The application of this design principle requires performing a top-down service-oriented analysis process[7] in order to arrive at a complete set of candidate services. This clearly requires increased resources both in the form of time and efforts. The application of the Logic Centralization design pattern may introduce cultural issues e.g. service developers showing reluctance in reusing other’s services, project managers not willing to incorporate use of existing services as it might need solution design adaptation, etc.

By emphasizing service reuse, the reliability of the reusable services becomes an important issue as multiple service consumers depend on the same service. Other design principles like service autonomy principle and service statelessness principle provide guidance in order to deal with reliability and availability related issues.


  1. ^ The type of the functionality that a service encloses e.g. an Invoice service will have a functional context that deals with invoice related processing but will not deal with processing Purchase Orders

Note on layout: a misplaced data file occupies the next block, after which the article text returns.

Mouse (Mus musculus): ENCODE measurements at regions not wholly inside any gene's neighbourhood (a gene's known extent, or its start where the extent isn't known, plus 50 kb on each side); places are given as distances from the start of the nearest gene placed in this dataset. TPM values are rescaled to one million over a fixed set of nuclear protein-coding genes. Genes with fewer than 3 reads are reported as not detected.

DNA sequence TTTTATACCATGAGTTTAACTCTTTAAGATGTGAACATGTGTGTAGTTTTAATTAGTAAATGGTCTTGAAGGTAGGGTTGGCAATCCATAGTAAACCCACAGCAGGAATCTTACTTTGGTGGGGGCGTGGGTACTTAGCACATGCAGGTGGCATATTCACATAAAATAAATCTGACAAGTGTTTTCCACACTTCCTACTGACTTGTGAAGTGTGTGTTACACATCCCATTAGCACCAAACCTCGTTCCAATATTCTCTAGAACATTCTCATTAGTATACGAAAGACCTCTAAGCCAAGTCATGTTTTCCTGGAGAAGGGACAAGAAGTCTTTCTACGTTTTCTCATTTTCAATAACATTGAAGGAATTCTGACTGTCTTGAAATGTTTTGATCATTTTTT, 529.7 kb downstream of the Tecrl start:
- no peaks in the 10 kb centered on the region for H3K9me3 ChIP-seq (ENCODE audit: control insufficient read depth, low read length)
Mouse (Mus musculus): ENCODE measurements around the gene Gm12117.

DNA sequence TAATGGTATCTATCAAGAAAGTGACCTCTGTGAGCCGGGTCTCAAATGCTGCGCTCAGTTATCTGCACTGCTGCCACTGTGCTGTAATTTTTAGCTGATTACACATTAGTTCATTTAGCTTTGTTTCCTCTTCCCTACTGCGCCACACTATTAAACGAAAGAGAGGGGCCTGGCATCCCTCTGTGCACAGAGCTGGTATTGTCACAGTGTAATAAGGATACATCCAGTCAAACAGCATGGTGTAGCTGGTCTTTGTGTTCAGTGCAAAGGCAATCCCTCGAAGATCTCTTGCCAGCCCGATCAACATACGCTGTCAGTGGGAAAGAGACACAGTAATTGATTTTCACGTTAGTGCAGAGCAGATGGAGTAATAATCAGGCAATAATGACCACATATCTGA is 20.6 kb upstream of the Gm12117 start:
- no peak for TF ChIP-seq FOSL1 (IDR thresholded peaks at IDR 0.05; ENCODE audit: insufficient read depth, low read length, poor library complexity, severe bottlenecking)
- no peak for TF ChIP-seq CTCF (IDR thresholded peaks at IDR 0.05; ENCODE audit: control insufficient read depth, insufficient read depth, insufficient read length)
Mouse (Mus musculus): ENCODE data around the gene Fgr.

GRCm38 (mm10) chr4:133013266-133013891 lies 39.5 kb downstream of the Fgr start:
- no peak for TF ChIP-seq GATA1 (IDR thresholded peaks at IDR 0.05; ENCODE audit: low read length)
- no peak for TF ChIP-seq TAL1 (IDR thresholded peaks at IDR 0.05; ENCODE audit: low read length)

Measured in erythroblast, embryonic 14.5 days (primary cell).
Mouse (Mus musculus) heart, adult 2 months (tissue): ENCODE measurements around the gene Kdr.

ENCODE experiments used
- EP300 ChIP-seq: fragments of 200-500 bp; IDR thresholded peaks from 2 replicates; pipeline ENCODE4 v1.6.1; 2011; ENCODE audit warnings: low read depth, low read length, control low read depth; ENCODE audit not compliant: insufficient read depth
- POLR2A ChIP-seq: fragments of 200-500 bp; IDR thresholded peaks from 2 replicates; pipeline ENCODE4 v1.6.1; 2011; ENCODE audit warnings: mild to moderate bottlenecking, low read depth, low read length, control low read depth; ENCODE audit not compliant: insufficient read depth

2. ^ Logic that is not linked to a single business process i.e. independent of any particular context and hence can be used to automate multiple business processes.


  1. ^ Services
  2. ^ Thomas Erl, Herbjörn Wilhelmsen SOA Pattern of the Week (#4): Service Normalization[Online]. Date accessed: 14 April 2010.
  3. ^ Hariharan.Common mistake while adopting SOA[Online]. Date accessed: 14 April 2010.
  4. ^ Kjell-Sverre Jerijærvi.SOA Contract Maturity Model[Online]. Date accessed: 14 April 2010.
  5. ^ Service Inventory Blueprint Archived 2010-05-11 at the Wayback Machine
  6. ^ Service Modeling
  7. ^ Top-down service-oriented analysis process Archived 2010-05-09 at the Wayback Machine

Further reading[edit]